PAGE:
# Case Study: Housing Price Prediction on Zillow’s Data

# Introduction

Welcome to the final article in our three-part series on leveraging Zillow’s housing data for various analytical and predictive tasks. In the first article, we understood the importance and applications of web scraping along with some tools, such as Bright Data’s scraping browser. The second article walked you through various preprocessing steps to clean, filter, and prepare your data for machine learning.

In this final post, we will explore, build, and evaluate a predictive model using the preprocessed housing data from Zillow. By the end of this article, you will gain an end-to-end understanding of how to approach a real-world data science project.

# Introduction to Machine Learning

Machine learning is artificial intelligence that enables computers to learn from data. Unlike traditional rule-based systems, machine learning systems improve their performance automatically with more data. There are many types of machine learning, but for this article, we will focus on supervised learning, which involves learning a function that maps inputs to outputs based on the input-output pairs shown during the training process.

We will use Python’s sci-kit-learn library, which offers various algorithms and is widely used for machine learning tasks.

# Exploring the Pre-processed Dataset

# Univariate Analysis

Univariate analysis gives us a summary and insights into each variable in the dataset. It is the simplest form of data analysis, focusing on only one variable at a time.

Histograms, box plots, and summary statistics are commonly used for numerical variables, while frequency tables and bar plots are employed for categorical variables.

`import seaborn as sns`

# For numerical variables - "price" (variable of interest or target variable)

sns.histplot(df['price'], kde=True)

plt.title('Distribution of Price')

plt.show()

The distribution of house prices shows that there are quite a few houses with zero marked prices, which could be missing values replaced by zero.

Let’s remove them before we proceed.

`df = df[df['price']!=0.0]`

Let’s plot the distribution once again.

Most houses are priced around a half million to a million dollars, while the most expensive houses imply the order of two million dollars and more.

Let’s understand the distribution of home types using a bar chart.

`sns.countplot(data=df, x='homeType')`

plt.title('Distribution of Home Types')

plt.xlabel('Home Type')

plt.ylabel('Count')

plt.xticks(rotation = 45)

plt.show()

Most homes are single-family homes, reiterating the number of bedrooms distribution.

# Bivariate Analysis

Bivariate analysis examines the relationship between two variables and can be helpful in hypothesis testing.

Scatter plots are often used to understand the association between the variables, where both are of a numerical nature. In contrast, box plots or violin plots are frequently used to analyze the relationship between a categorical and a numerical variable.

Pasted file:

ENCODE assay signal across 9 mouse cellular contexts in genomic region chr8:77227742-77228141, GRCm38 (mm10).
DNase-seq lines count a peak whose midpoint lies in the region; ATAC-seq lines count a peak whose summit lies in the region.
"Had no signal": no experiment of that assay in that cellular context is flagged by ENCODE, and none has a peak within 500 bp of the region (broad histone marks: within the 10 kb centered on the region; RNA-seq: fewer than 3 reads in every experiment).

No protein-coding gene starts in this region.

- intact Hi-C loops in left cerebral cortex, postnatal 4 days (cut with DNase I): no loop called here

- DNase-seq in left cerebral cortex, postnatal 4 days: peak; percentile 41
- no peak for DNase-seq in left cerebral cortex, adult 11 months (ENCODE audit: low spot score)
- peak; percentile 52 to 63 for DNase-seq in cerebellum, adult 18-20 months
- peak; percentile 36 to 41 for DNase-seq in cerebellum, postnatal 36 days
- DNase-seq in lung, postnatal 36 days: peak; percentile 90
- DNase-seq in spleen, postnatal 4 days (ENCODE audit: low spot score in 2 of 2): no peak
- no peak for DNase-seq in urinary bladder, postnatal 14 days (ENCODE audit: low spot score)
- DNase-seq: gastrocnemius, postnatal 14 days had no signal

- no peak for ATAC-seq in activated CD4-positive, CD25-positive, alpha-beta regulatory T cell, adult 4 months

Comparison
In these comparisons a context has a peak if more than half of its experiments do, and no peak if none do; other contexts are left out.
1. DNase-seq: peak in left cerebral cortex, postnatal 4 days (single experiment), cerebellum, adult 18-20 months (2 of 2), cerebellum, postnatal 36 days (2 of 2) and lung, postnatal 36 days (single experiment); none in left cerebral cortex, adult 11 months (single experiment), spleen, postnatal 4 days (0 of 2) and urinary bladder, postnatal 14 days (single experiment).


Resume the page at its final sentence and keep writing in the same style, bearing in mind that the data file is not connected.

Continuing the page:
Let’s first understand how the price of the house varies by its living area; the bigger the house, the more expensive it should be. This relationship can be understood using a scatterplot as both the quantities are numeric.

`# Numerical vs. Numerical`

sns.scatterplot(x='livingArea', y='price', data=df)

plt.title('Living Area vs. Price')

plt.show()

We can also observe the relationship between “Home Type” and “Price” using a boxplot below. Here, “Home Type” is categorical, and “Price” is of numerical type.

`# Categorical vs. Numerical`

sns.boxplot(x='homeType', y='price', data=df)

plt.title('Home Type vs. Price')

plt.show()

# Multivariate Analysis

Multivariate analysis aims to understand how variables interact. This type of analysis is beneficial when working with complex datasets where multiple variables might interact in unpredictable ways.

For numerical variables, a correlation plot could be a good starting point. It is a summary statistic of the direction of the relationship between two variables.

`# Heatmap for numerical variables`

corr_matrix = df.corr()

sns.heatmap(corr_matrix, annot=True, cmap='coolwarm')

plt.title('Correlation Heatmap')

plt.show()

We observe a very high correlation between “price” and “zestimate” & “zestimateMinus30”. Further, there is a mild correlation of “price” with other “estimate” columns. These columns probably result from a model trying to identify the home’s value.

Also, remove ‘livingAreaValue’ and ‘yearBuilt’ as redundant columns.

Let’s remove them, as these could be data leakage.

`# Drop highly price-correlated columns (mostly added by Zillow models)`

cols_to_drop = ['zestimate', 'rentZestimate', 'zestimateMinus30',

'restimateMinus30', 'zestimateLowPercent',

'zestimateHighPercent', 'restimateLowPercent', 'zestimate_history',

'hideZestimate', 'restimateHighPercent',

'livingAreaValue', 'yearBuilt']

df.drop(columns=cols_to_drop, errors='ignore', inplace=True)

The correlation matrix now looks like the one below.